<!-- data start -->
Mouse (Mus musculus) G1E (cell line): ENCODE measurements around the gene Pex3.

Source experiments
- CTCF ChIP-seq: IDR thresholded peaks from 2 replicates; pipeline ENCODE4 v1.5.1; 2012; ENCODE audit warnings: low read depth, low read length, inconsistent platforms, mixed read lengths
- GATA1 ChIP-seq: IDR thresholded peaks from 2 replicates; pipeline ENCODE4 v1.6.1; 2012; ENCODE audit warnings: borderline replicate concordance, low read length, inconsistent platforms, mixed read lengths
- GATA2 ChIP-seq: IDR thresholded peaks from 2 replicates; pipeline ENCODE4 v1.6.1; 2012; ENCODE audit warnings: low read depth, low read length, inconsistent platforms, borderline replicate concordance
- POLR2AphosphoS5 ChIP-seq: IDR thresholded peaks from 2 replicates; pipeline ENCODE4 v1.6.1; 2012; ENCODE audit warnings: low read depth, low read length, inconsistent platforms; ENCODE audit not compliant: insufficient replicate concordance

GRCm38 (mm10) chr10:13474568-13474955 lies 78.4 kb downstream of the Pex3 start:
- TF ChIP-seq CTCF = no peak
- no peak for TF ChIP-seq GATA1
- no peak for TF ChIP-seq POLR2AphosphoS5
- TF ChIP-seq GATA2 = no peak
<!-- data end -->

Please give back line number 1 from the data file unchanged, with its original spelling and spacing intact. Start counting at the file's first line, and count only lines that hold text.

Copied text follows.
Mouse (Mus musculus) G1E (cell line): ENCODE measurements around the gene Pex3.